The Uses of Belief: Susan Werner, The Gospel Truth

By Daniel Garrett

Susan Werner
The Gospel Truth
Produced by: Glenn Barratt with Susan Werner
Sleeve Dog Records, 2007

Susan Werner’s The Gospel Truth is a very appealing recording and it works on more than one level: its songs can be taken as sincere expressions and they can be taken as satirical corrections of ignorant and hypocritical attitudes. Her sound is flawless. And pleasant. I kept expecting an explosion of rage—and that may say something about the kind of implicit tension I sense in such a work, a work that can be read as sincere though it lacks piety, a work that is intelligent in a way that seems—by the very nature of intelligence—to call into question taking anything on faith. I first heard a Susan Werner song a few weeks ago on an independent radio music channel, and I was pleased by the quality of the song—its melody, its intelligence. Susan Werner’s work includes I Can’t Be New (2004), New Non-Fiction (2001), Time Between Trains (1998), Last of the Good Straight Girls (1995), Live at Tin Angel (1993), and Midwestern Saturday Night (1992) The Gospel Truth was inspired first by Susan Werner’s appreciation of the spiritual blues of Blind Willie Johnson and then by Werner’s visit to the Chicago Gospel Music Festival, which led Werner—who had been reared Catholic in Iowa—to visiting churches across the United States of America. Werner has said that she thinks of religious belief and energy as an important force in the country. Susan Werner’s accomplishment with The Gospel Truth is very unusual, so unusual that I hope to restrict my use of the word unusual in the future. Hers may be the most astute act of subversion I have witnessed in a long time.

“Well, I know you’d damn me if you could, but my friend that’s simply not your call. If god is great, and god is good, why is your heaven so small?” says Susan Werner in the song “(Why Is Your) Heaven So Small.” The song is somewhere between bluegrass music and soft rock—with bluegrass one of the forms of music considered an embodiment of authenticity, and soft rock being one of the most popular forms of music—and Werner’s phrasing is lingering and mellow but also clear and firm. These are sounds almost anyone is inclined to like and to trust. There is strength and soul amid the clapping rhythm, chorus, and piano work of “Help Somebody,” a song that advocates going beyond one’s personal well-being and judgments to aid the lives of others, a song of honesty and humor. “I got a roof over my head. What do I do? I go out and help somebody get a roof over their head, too,” Werner asserts. A dramatic piano ballad, “Forgiveness,” is a ballad of philosophical exploration and spiritual interrogation: “How do you love those who never will love you, who are happy to shove you out in front of the train? How do you not hate those who would leave you lie bleeding, while they hold their prayer meeting?” That line of questioning strikes me as very important—as something with which anyone who thinks of herself (himself) as being compassionate or liberal or thoughtful must contend. (It’s funny: many of us find our own rage acceptable, but not that of others, especially not if those others are artists, intellectuals, or public figures. Fear of influence? Fear of destruction? Fear of truth?) How do we respond to those who are not as we are, in appearance or philosophy or status, those who are not like us and do not share our values; and even those whose energies—or worse, whose acts—might harm us? “How do you love those who never will love you,” Werner asks. I wonder, do we have to love them at all? Werner concedes, “I can’t find forgiveness for them anywhere in this, and with god as my witness, I really have tried.”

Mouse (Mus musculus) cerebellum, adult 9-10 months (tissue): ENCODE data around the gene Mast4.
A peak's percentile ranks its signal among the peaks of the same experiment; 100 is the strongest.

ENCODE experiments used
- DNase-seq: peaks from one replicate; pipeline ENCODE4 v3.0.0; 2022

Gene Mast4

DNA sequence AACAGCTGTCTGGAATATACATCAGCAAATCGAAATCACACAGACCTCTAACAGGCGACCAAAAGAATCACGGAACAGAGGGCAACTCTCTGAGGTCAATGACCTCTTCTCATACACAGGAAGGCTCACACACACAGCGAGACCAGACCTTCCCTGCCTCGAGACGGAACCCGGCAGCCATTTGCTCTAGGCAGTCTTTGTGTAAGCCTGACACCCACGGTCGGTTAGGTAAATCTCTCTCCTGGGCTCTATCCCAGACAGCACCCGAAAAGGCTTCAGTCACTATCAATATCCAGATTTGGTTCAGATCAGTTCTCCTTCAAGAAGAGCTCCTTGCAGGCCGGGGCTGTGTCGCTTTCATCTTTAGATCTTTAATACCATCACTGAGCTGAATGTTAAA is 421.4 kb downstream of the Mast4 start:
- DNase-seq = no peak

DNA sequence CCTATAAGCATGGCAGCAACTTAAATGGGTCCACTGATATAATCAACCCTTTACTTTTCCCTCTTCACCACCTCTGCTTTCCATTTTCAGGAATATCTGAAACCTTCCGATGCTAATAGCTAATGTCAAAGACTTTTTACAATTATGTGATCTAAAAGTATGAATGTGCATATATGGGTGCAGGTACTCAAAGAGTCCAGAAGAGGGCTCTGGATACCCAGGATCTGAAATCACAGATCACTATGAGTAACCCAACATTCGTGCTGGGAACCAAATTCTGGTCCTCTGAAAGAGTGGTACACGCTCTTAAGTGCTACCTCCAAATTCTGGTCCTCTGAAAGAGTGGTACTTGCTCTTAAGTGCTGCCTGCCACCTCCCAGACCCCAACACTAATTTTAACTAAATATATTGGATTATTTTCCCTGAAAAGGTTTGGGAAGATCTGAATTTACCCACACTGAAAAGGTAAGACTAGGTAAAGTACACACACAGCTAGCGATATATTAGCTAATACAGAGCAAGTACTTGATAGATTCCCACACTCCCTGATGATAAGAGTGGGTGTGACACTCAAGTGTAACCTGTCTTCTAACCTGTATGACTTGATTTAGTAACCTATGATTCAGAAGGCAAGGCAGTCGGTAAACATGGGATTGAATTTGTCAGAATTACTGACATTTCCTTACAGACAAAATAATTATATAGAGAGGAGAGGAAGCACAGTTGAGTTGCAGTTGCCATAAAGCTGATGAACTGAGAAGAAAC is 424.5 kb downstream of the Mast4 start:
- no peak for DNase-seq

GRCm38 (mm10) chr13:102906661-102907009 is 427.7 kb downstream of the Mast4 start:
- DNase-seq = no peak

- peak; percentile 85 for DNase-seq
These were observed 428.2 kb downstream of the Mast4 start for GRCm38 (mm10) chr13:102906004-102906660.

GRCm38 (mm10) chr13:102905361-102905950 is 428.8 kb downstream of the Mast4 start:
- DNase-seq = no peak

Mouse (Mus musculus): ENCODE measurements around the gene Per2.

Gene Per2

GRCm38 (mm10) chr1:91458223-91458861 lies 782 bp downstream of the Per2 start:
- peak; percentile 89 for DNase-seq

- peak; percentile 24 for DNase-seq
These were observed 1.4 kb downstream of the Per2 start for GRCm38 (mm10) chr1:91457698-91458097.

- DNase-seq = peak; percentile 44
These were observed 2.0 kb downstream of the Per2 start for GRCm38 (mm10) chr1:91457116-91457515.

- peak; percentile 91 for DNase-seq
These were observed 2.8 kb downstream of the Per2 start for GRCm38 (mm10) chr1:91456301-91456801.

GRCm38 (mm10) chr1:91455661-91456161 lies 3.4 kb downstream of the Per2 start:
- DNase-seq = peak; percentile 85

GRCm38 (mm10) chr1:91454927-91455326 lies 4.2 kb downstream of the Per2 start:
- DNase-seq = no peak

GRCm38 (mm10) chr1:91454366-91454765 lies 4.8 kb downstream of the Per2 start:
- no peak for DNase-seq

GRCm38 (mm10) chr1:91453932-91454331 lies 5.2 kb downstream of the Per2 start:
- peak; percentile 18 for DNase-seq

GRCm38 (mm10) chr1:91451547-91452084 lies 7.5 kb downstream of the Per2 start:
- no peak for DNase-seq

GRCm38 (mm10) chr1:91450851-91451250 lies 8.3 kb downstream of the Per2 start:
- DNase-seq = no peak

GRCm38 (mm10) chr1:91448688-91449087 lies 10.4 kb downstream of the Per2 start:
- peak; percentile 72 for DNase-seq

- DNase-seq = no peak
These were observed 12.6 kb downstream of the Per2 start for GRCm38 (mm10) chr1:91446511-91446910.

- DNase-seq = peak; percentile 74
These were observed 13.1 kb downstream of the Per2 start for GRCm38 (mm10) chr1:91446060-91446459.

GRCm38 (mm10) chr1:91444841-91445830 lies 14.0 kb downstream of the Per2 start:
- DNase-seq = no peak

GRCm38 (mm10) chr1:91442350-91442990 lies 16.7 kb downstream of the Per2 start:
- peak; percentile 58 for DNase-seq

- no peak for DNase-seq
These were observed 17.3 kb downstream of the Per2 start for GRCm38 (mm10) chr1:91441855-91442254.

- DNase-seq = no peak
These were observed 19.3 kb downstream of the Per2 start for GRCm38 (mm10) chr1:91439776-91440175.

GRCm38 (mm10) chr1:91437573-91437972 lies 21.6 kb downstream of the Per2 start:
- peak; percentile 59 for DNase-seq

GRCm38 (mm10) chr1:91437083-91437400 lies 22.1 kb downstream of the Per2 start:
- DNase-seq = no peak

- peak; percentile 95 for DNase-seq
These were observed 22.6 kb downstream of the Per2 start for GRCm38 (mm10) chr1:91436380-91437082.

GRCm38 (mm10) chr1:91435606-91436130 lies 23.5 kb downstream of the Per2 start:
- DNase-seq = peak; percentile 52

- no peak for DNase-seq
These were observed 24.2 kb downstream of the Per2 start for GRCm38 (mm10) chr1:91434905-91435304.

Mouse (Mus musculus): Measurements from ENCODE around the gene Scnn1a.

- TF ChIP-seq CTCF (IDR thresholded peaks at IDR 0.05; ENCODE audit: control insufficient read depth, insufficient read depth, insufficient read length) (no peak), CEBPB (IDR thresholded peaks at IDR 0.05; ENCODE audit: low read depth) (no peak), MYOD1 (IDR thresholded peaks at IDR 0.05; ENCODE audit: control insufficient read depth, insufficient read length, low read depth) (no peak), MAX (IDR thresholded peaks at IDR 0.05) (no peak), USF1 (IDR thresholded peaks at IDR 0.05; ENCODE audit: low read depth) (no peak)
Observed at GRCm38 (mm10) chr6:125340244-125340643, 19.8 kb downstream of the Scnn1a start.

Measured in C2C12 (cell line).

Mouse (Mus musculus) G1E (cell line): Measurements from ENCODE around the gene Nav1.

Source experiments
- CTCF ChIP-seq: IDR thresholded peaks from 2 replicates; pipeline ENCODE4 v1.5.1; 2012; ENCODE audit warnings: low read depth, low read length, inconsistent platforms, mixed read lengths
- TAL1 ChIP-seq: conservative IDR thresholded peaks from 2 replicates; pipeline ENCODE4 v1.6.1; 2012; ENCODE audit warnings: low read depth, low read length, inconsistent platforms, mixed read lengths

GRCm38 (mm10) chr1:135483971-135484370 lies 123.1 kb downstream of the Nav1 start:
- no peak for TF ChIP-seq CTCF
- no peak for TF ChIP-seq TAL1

The song “Did Trouble Me,” about conscience, has charm and candor, and sounds a bit countryish and has nice harmony. Susan Werner’s voice is pretty, tender, and soothing in “Sunday Mornings,” a song about the rite of church-going and the lingering questions of an independent mind, but a mocking humor emerges in “Our Father,” a song in which Werner sings to the deity, “Deliver us from those who think they’re you.” “Lost my religion, or my religion lost me,” she muses in “Lost My Religion,” which has a hushed, light tone, and towards the end of it, Werner quickens the beat.

Love, instinct, doubt, and the wonder of nature: all part of life, all objects of contemplation—do not deny them, do not simplify them, advises Werner. On “Don’t Explain It Away,” Werner’s singing is well modulated, with a nuance that is the exact opposite of what one expects of a rhetorical inclination or tone; and although the album does not sound explicitly rhetorical it is rhetorical. The kinds of questions Susan Werner explores, and the feelings she expresses, and the doubts she acknowledges, create an argument in one’s own mind. The Gospel Truth, a challenging collection, also includes “I Will Have My Portion,” with its belief in eventual good fortune, and a cheery “Probably Not” (“Is there a god above? Is there eternal love? Probably not”), and the unity-call “Together,” with a bonus song—just piano and voice—with a last line: “I would like to think.”

Daniel Garrett is currently a New York resident, and his work has appeared in The African, American Book Review, Art & Antiques, The Audubon Activist, Cinetext.Philo, The Compulsive Reader, The Humanist,, Offscreen, Option, Review of Contemporary Fiction, and World Literature Today. Author contact: or